So do adults, by the way.
When a shoe goes missing, the first thought is: “Who moved my shoe?” not “I wonder what I did with my shoe?” At least, that seems to be how it worked in my house unless it was me. I am ALWAYS assuming that I was the one to lose everyone’s shoes, including mine and the neighbor’s six houses down.
That’s because everyone in this family always thinks I know absolutely everything about everything that ever happens in our square footage. They believe I am magically capable of forming them into super humans who never make mistakes, miss deadlines, suffer illness, or are less qualified than another applicant.
In other words: when our kids fail—when homeschooled kids meet their own limitations—the finger they point is at the homeschooling parent—the architect of every detail of their lives.
Know what I’m saying? That means it is mom’s fault that the milk carton is empty, the cutest jacket ever somehow wound up in the Goodwill bag,or that the kids:
- never learned to be more organized,
- got cavities,
- were late,
- lost their place in line,
- felt neglected,
- got gum in their hair,
- couldn’t stay awake,
- missed the best party ever for a family wedding,
- weren’t prepared for advanced math,
- gave up the flute,
- and don’t like salad!
They can look back on their flawed childhoods and assign you blame with ease because wherever they look IN their childhoods, there you are! Next to them, guiding them, empowering them, restricting them, living your own flawed version of humanity right next to them for them to absorb adopt or reject.
It must be YOU! It must be ME!
And if you ARE me, you are adept at piling on the blame to self. In my case, I am quite happy to merge with the criticism. “Dang. I’m so disorganized. It’s no wonder she doesn’t keep track of her passport easily.” Or I might think, “I should never have trusted that book that said delaying math would be okay. Look how upset he is about it now that he’s older.”
I jump right into the seat of judgment with my child and give myself a stern talking to. Together, we determine that I am the cause of all that went poorly in that child’s life.
Until… until! I remember my own childhood. I mean, I want to blame my parents for my failings. For example, I could say that I am messy because my parents were so obsessively neat. But how does that make sense? They gave me the models I needed and were gentle and kind about it. I never adopted that style of living—I did that. Not them.
I could blame them that I didn’t go to college out of state. Why didn’t my dad show more enthusiasm for his alma mater and get me to apply there? But if I flip it over: I wanted to go to UCLA. That was my choice.
I might blame my parents for not requiring me to continue piano lessons or for getting a divorce and ship-wrecking what I thought was my happy home.
And yet today: I know better. I KNOW better. Every life has a share of unhappiness. I know adults make mistakes, are making it up as they go, that they are not able to protect themselves from pain, let alone their children.
In the end, each one of us is responsible to become the best adult version of self as we grow into adulthood.
So what do we do with all this blame that assails us? I have a few ideas that have helped me.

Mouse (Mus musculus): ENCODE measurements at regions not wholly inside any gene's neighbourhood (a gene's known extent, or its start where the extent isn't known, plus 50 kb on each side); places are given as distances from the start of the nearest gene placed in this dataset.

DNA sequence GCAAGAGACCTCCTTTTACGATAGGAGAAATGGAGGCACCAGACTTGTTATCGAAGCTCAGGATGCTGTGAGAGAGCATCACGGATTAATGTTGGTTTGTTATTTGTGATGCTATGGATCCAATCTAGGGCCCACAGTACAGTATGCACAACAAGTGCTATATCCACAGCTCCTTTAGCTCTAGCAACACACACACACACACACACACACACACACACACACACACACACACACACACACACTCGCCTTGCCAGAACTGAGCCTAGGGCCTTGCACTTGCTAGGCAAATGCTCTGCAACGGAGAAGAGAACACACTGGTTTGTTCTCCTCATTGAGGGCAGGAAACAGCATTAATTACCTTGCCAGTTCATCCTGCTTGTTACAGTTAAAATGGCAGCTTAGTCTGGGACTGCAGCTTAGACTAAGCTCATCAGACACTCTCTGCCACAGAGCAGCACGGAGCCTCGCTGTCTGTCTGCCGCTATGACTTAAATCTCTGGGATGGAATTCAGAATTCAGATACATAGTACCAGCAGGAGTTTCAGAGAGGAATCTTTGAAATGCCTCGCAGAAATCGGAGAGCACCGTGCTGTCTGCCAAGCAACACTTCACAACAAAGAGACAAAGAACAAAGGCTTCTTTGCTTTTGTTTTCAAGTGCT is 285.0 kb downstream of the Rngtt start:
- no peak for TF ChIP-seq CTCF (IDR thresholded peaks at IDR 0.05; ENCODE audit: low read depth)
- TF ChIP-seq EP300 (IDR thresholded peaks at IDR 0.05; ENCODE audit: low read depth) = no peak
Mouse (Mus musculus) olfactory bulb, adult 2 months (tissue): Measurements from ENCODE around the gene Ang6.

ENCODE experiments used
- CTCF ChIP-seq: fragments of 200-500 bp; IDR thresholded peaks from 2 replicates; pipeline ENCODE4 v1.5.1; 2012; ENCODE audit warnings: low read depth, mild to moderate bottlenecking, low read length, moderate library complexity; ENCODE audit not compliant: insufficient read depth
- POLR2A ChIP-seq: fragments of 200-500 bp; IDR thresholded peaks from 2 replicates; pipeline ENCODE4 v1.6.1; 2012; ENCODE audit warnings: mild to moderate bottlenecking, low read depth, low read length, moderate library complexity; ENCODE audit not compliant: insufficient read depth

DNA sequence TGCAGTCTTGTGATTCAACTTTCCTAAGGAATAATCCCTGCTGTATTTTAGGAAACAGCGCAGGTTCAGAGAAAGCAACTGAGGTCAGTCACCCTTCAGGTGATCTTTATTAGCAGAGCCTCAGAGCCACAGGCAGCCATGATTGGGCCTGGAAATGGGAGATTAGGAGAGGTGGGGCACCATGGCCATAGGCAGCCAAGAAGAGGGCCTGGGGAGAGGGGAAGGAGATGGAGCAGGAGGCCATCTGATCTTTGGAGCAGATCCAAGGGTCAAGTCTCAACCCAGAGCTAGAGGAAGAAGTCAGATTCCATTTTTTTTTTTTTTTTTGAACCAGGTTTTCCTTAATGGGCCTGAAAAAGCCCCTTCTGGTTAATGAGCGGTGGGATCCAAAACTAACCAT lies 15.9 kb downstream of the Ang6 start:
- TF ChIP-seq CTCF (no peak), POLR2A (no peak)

1. Take it.
You’re the adult. This is a temporary thrashing about of an emerging young adult or teen or even middler. This child in front of you knows you are the safe repository for their loss, disappointment in self, and failure. Allow them to vent and consider how you might have prevented this terrible fate. Affirm the feeling: “It must feel awful to think that I failed you” and validate the possible interpretation: “It seems to you I could have prepared you better.” You can apologize if there is something to apologize for: “I’m sorry I couldn’t see around the corners to how you might feel limited later by the choice I made.”
2. Gently hand it back.
After you take it, offer a reframe that empowers your child to grow. “Since you are now dealing with the feeling of x, how do you imagine addressing this challenge?” Create the opportunity for your child to be an overcomer! You don’t need to give advice (they already don’t trust you, right?). Simply create space for self reflection.
3. Shut up and wait.
Don’t ask multiple questions in a row, don’t offer suggestions to consider. Leave space for a moment of struggle. If you are quiet, they will have to say something to fill that void. If the child goes back to blame…
4. Reframe the frustration.
Help your child understand that no matter what the cause, they have the resources (inside and at hand) to create good in this circumstance. They can get skills they don’t have, they can create new habits to support them, they can ask for help now.
Example: Your child blames you for not helping them get the skills to study for tests. They are now in a co-op class that requires test-taking and they get a D on the first test.
- Take it: “I didn’t think about doing mock tests with you. Sorry about that.”
- Hand it back: “How do you imagine you can prepare yourself for test-taking now?”
- Wait. Listen.
- Reframe: “I get that it really upset you to earn a D on your first test. Fortunately test-taking is a skill you can learn at any stage in life! The good news is you can easily improve your score since you started at the bottom! I’m happy to support you in getting what you need. What do you think that is?”
There’s a balance between accepting blame and then reframing for self-empowerment. That’s the sweet spot! As a home educator, it’s easy to be the target. You want to resist the temptation to argue or to wallow in self-deprecation.
Your kids are resilient and always learning! This moment will pass.